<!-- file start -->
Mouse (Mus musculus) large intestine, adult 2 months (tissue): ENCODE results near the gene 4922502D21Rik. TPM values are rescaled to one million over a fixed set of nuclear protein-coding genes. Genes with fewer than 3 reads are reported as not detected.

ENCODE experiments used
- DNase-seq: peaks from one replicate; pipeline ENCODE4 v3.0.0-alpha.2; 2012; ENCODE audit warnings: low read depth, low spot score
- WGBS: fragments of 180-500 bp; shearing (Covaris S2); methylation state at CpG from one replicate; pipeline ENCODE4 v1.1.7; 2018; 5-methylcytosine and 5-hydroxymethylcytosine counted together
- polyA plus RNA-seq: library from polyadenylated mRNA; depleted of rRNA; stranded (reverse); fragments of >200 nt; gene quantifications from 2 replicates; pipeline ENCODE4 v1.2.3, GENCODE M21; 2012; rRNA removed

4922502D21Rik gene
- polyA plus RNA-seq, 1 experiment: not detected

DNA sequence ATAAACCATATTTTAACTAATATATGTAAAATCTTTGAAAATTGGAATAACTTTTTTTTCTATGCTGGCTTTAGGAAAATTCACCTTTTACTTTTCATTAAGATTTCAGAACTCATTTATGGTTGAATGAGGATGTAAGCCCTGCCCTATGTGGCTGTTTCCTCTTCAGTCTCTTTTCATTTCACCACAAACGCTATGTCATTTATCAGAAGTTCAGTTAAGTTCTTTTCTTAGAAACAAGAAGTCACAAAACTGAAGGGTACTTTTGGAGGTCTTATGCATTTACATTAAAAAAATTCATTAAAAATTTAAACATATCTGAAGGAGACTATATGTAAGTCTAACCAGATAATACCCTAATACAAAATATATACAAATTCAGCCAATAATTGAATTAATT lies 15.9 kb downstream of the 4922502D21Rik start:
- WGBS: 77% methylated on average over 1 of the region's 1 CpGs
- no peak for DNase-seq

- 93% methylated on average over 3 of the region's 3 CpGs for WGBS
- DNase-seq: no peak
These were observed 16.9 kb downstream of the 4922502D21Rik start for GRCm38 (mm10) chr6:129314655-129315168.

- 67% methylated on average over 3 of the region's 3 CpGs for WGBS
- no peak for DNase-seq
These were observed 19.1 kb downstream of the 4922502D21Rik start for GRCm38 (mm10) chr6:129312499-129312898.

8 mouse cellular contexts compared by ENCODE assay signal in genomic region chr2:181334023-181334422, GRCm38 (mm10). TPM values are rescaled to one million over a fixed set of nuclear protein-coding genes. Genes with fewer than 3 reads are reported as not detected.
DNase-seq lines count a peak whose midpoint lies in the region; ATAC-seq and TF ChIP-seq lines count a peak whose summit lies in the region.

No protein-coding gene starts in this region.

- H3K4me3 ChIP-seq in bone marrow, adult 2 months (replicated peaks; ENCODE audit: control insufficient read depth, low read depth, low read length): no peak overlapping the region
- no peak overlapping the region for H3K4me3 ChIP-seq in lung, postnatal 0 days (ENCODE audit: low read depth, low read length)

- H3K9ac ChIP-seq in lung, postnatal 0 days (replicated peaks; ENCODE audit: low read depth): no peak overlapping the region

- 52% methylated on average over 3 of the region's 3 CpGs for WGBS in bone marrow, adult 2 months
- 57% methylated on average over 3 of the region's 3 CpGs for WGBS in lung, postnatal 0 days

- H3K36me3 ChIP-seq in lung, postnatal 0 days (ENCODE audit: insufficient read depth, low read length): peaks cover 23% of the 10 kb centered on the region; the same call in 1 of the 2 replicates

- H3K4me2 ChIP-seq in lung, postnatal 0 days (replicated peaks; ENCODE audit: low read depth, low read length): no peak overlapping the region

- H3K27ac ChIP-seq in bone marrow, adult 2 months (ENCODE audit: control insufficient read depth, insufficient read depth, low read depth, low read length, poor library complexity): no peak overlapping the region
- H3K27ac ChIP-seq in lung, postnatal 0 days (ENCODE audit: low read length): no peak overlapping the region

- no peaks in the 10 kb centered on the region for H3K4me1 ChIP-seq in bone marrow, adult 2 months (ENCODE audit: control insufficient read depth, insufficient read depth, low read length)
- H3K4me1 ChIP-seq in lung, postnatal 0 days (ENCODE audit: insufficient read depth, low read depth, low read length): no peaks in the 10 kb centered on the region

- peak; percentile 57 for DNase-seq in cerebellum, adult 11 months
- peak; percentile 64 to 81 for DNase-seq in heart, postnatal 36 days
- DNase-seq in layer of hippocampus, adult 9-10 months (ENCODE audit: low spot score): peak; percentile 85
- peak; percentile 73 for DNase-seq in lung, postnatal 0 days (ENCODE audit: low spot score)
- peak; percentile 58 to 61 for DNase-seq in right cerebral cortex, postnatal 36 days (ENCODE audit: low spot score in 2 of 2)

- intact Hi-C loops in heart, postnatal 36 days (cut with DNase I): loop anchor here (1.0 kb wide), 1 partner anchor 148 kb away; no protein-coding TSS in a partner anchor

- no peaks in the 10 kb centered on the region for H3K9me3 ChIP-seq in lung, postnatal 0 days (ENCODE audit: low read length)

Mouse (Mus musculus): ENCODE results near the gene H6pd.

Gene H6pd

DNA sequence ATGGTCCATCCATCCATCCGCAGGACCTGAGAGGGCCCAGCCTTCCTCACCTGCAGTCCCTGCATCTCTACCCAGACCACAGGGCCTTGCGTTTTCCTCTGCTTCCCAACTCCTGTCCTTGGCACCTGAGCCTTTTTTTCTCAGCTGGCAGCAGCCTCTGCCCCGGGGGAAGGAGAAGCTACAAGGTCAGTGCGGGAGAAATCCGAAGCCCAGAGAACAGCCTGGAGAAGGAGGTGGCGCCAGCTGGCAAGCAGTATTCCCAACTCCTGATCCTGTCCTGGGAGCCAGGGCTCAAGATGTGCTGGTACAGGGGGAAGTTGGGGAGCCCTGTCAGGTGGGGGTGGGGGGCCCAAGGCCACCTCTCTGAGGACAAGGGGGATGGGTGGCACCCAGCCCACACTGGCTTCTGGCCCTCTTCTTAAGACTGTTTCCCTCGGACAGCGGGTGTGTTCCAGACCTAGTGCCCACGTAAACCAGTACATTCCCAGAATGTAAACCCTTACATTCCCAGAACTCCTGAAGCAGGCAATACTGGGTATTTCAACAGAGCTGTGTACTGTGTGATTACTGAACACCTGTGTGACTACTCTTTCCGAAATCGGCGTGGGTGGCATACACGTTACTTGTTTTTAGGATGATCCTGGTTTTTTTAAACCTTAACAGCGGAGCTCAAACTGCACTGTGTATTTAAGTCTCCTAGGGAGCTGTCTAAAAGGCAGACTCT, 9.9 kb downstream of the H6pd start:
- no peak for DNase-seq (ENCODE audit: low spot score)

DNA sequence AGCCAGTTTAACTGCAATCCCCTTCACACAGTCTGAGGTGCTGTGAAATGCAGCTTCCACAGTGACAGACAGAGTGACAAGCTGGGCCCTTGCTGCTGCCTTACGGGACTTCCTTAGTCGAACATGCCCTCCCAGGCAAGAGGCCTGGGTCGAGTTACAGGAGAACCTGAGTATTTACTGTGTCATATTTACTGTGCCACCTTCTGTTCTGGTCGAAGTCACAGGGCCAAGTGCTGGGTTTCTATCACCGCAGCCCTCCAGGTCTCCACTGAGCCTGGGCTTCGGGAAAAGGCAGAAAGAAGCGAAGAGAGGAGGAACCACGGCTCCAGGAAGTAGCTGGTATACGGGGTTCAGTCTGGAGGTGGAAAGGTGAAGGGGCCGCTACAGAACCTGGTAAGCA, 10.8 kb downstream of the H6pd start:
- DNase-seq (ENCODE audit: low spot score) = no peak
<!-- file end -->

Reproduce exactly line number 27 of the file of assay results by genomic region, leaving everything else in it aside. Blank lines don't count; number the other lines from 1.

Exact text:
- H3K27ac ChIP-seq in bone marrow, adult 2 months (ENCODE audit: control insufficient read depth, insufficient read depth, low read depth, low read length, poor library complexity): no peak overlapping the region